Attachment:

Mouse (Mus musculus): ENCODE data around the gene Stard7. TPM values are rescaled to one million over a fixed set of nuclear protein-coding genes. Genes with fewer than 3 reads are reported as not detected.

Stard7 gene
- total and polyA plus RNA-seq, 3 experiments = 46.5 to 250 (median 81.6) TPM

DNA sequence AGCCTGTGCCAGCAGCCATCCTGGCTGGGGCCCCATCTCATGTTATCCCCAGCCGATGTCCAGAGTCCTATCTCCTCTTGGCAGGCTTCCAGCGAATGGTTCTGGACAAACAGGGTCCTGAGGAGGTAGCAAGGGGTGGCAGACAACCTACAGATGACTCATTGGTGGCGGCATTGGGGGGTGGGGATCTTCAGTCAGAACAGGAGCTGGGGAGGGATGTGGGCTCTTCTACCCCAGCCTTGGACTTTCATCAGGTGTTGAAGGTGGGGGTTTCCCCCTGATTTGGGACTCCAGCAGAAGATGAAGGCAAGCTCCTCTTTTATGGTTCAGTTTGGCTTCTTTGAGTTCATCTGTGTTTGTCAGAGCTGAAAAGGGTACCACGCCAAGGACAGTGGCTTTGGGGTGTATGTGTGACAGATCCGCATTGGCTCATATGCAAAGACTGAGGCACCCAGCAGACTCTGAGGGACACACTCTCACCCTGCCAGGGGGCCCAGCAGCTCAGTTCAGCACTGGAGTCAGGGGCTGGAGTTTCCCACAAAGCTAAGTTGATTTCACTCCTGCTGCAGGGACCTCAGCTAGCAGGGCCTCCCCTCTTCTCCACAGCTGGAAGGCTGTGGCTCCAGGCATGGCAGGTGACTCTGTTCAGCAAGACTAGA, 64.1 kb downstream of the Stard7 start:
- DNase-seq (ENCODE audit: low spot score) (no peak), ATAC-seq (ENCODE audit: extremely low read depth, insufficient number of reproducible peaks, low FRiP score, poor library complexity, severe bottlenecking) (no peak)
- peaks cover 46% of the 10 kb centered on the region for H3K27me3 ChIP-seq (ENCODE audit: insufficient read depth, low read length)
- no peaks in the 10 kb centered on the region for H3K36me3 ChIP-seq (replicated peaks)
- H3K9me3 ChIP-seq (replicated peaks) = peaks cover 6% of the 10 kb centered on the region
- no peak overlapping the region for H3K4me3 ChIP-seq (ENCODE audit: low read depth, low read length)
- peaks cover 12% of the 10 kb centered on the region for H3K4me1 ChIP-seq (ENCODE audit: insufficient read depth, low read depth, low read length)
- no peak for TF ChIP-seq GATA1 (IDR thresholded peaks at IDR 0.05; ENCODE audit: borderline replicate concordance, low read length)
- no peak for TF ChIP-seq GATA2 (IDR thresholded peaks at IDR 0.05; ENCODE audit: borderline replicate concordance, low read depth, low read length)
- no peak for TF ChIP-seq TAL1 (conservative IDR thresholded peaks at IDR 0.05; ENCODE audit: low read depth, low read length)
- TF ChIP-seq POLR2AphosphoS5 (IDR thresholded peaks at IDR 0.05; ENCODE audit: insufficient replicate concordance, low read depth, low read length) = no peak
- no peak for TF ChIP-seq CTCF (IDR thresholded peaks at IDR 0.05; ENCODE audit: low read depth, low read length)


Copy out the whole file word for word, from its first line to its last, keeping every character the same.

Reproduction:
Mouse (Mus musculus): ENCODE data around the gene Stard7. TPM values are rescaled to one million over a fixed set of nuclear protein-coding genes. Genes with fewer than 3 reads are reported as not detected.

Stard7 gene
- total and polyA plus RNA-seq, 3 experiments = 46.5 to 250 (median 81.6) TPM

DNA sequence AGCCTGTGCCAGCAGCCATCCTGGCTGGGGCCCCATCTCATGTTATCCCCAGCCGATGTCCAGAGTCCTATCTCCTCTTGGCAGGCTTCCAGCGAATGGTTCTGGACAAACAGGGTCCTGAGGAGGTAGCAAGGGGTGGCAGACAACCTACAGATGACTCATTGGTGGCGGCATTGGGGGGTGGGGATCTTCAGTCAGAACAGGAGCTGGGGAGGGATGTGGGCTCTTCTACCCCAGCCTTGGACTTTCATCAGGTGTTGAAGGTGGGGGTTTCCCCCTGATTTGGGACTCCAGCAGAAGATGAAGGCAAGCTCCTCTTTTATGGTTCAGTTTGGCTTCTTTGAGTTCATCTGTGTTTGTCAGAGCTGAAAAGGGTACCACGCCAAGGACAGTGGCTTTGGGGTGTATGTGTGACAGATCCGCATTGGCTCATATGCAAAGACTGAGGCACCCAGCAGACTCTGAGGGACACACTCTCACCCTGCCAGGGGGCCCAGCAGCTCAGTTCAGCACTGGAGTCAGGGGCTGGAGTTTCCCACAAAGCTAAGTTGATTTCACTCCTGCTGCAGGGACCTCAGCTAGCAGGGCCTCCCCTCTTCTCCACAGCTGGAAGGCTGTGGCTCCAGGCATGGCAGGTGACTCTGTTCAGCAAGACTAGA, 64.1 kb downstream of the Stard7 start:
- DNase-seq (ENCODE audit: low spot score) (no peak), ATAC-seq (ENCODE audit: extremely low read depth, insufficient number of reproducible peaks, low FRiP score, poor library complexity, severe bottlenecking) (no peak)
- peaks cover 46% of the 10 kb centered on the region for H3K27me3 ChIP-seq (ENCODE audit: insufficient read depth, low read length)
- no peaks in the 10 kb centered on the region for H3K36me3 ChIP-seq (replicated peaks)
- H3K9me3 ChIP-seq (replicated peaks) = peaks cover 6% of the 10 kb centered on the region
- no peak overlapping the region for H3K4me3 ChIP-seq (ENCODE audit: low read depth, low read length)
- peaks cover 12% of the 10 kb centered on the region for H3K4me1 ChIP-seq (ENCODE audit: insufficient read depth, low read depth, low read length)
- no peak for TF ChIP-seq GATA1 (IDR thresholded peaks at IDR 0.05; ENCODE audit: borderline replicate concordance, low read length)
- no peak for TF ChIP-seq GATA2 (IDR thresholded peaks at IDR 0.05; ENCODE audit: borderline replicate concordance, low read depth, low read length)
- no peak for TF ChIP-seq TAL1 (conservative IDR thresholded peaks at IDR 0.05; ENCODE audit: low read depth, low read length)
- TF ChIP-seq POLR2AphosphoS5 (IDR thresholded peaks at IDR 0.05; ENCODE audit: insufficient replicate concordance, low read depth, low read length) = no peak
- no peak for TF ChIP-seq CTCF (IDR thresholded peaks at IDR 0.05; ENCODE audit: low read depth, low read length)